Teams & Employees: what makes them successful?
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Once you build your business, your team of employees is your most valuable asset, because the people on your team are the ones who will do the work to execute your idea. Solo entrepreneurs are exceptions to this (an individual inventor with valuable IP or a musician), but they are rare.
Leading a team can be very challenging, and even though it’s not the only challenge in running a business, it is one of the most important.
Fortunately, this page has some key ideas when you have a team to lead. You can jump to a particular idea or to the full list of articles and videos on Team and Employees at the end of this page.
Why is my team so important?
Think about the businesses you interact with. You usually talk to or buy from someone who works for that business, and not directly with the leadership or owner. The employees’s knowledge, attitude, and capacity to act affects your opinion of the business, as well as your decision to buy, pass, or complain.
The people in your business do the vast majority of the work that needs to be done to produce and sell your product.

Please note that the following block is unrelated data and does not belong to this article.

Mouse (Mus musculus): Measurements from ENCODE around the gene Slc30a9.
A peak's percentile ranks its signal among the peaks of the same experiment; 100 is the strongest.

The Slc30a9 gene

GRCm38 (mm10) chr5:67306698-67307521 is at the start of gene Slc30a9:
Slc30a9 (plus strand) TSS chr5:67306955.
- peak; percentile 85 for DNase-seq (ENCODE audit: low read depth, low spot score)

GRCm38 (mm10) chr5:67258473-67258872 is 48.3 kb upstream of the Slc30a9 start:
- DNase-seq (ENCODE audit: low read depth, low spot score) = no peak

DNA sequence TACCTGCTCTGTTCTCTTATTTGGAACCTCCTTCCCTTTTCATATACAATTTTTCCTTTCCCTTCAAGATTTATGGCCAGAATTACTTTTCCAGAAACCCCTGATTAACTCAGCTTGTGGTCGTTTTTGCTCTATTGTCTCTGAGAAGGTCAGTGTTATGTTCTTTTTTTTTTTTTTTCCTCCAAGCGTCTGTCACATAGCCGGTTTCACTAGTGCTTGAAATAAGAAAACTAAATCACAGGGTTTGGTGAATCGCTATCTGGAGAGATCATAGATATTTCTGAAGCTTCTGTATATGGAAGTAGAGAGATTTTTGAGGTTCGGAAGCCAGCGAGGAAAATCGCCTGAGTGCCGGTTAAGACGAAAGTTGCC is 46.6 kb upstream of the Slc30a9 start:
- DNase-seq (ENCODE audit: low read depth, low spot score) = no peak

So a poorly functioning, disengaged team with low morale will not only threaten your business goals, a team like that won’t connect well with customers. You’ll suffer high employee turnover (labour turnover in the UK), communication problems and a poor reputation.
The opposite is true: that the benefits of an engaged, satisfied and creative team can accelerate your business.
Your team becomes your product
When you start your business, you are rightly focused on your product, whether it’s physical or a service. But as your business grows and you add people responsible for executing the tasks of the business, your responsibility shifts and your focus must be on your team.
A leader is ultimately responsible for the direction of the business, but it is the team who executes the tasks – selling to customers, design, accounting, marketing, etc – that make the business run.
So focusing on the team – the group of people who execute the business – makes sense. You will still guide and influence the business direction, and indeed, most important decisions will be yours to struggle with and decide. However, if you focus on your team and build it so that the team is capable, engaged and reliable, you’ll be in a better position to reap the benefits of your ideas.
Why does story matter?
We understand the world by story, and you must be able to tell the story of your business and your story in it in order for people and customers to engage with your the business. Your employees and co-workers have a story too – we all do – and in order for someone to fully commit to working creatively, diligently, and cooperatively, the story of your business and their story must be connected enough for them to engage with you.